WHAT IS IT? “MX vs. ATV Alive” is the newest (and worst ) game from THQ Digital Studios (formerly Rainbow Studios).
WHAT’S IT COST? $39.99.
CONTACT? Your local game store or www.thq.com
WHAT STANDS OUT? Here’s a list of things that stand out with “MX vs. ATV Alive.”
(1) Physics engine. The latest version of “MX vs. ATV” is little more than a tweak of the “MX vs. ATV” engine. You still use the right thumb stick to control the rider and the left stick controls the bike. This means in flat sweepers you have to weight the outside of the bike. The preload works by leaning back with an optional boost by clicking the stick button. The terrain changes with every rider that rides over it, making the holeshot all the more important.
(2) Fixes. The most noticeable improvement is that the controls are much less sensitive. Every once in a while the bike will still kick in odd ways, but this is much less of an issue than in previous versions.
(3) AI. The new AI is a major improvement over the last few versions in this series. There are no more wild swerves for no apparent reason. It is also harder to get knocked down with THQs new bar-to-bar mechanic. This means you can actually race the computer instead of doing a demolition derby.
(4) Tracks. In previous versions, the tracks were scaled to about 400 percent above normal. “MX vs. ATV Alive” is scaled to about 150 percent. The tracks offer good variety, but what?s with all of the snow-covered tracks? There are two kinds of tracks: National-style tracks and short-course tracks. If you want to play Supercross (who doesn’t?), you have to download it via Xbox Live or the Sony PS3 network. This is a rip-off.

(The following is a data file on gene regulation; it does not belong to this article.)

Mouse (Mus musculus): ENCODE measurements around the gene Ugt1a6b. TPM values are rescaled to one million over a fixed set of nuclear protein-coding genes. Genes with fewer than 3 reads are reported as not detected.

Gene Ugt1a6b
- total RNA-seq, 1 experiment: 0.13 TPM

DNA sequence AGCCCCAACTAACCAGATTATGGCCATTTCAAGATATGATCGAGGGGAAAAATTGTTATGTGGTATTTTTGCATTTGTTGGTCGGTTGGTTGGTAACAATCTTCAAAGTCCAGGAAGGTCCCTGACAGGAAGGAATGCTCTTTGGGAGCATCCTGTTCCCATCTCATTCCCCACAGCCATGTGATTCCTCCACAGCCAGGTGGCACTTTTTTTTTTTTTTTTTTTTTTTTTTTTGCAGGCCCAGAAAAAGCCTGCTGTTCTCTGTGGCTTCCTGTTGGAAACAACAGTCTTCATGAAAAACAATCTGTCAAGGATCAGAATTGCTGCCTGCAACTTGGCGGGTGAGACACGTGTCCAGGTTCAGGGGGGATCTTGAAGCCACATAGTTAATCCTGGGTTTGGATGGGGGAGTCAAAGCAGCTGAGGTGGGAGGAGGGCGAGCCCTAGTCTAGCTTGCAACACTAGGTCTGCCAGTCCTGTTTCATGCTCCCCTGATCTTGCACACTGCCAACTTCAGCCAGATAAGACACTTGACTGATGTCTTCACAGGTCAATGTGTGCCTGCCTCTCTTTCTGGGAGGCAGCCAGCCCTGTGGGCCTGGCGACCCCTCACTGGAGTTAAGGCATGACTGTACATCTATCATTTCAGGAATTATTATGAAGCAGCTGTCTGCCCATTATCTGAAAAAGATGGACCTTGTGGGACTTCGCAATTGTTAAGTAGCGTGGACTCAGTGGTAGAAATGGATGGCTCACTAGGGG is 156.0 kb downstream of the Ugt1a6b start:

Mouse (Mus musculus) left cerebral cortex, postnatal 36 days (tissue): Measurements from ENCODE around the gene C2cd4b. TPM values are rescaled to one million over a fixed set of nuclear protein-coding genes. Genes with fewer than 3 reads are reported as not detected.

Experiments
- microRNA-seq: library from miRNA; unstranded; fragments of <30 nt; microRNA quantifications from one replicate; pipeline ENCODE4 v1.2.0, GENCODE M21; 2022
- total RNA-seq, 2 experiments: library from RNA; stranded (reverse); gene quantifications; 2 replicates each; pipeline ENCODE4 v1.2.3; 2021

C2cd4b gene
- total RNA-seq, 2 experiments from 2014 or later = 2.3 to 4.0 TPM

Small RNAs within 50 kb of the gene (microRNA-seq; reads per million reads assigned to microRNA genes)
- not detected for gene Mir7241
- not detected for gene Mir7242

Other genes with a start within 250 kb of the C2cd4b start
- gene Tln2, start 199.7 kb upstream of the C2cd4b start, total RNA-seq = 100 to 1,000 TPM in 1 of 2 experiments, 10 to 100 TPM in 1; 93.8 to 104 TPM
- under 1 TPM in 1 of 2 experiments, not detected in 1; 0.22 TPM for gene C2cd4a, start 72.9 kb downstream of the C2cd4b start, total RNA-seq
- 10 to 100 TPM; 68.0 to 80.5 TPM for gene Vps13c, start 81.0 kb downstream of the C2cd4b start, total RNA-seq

(5) Vehicle type. “MX vs. ATV Alive” has returned to its roots with just ATVs and motocross bikes. The catch is that it takes time to unlock new bikes (and quads). You start off on a 125. As you gain experience, you get to upgrade the looks and handling of that bike. When you unlock the next bike (a 250F), you start with a stock bike and then have to gain experience to upgrade that bike as well. The good thing about the upgrade is that you can really tell the difference between the stock and mod bikes. There is also a big difference between the bikes. The 125 has to be ridden like a 125, using a lot of clutch and keeping it moving.
(6) Game play. Gone is the carrier mode to unlock tracks and bikes. Experience points are given for holeshots, leading an entire race or wheelying a set distance. While MXA was not in love with the carrier mode, it was a much better way to unlock new content. When you start the game, there are only four playable tracks and two freeride areas. It takes a long time to unlock the next chunk of content a very long time.
WHAT’S THE SQUAWK? With no Supercross and the excessive time it takes to open up new tracks, the game loses its fun factor quickly. We play games to get away from work, and MX vs. ATV Alive is too much work to play.
This game is ruined by its poor upgrade system and making you buy the Supercross tracks separately. Plus, the video company plans on dropping the game in the future.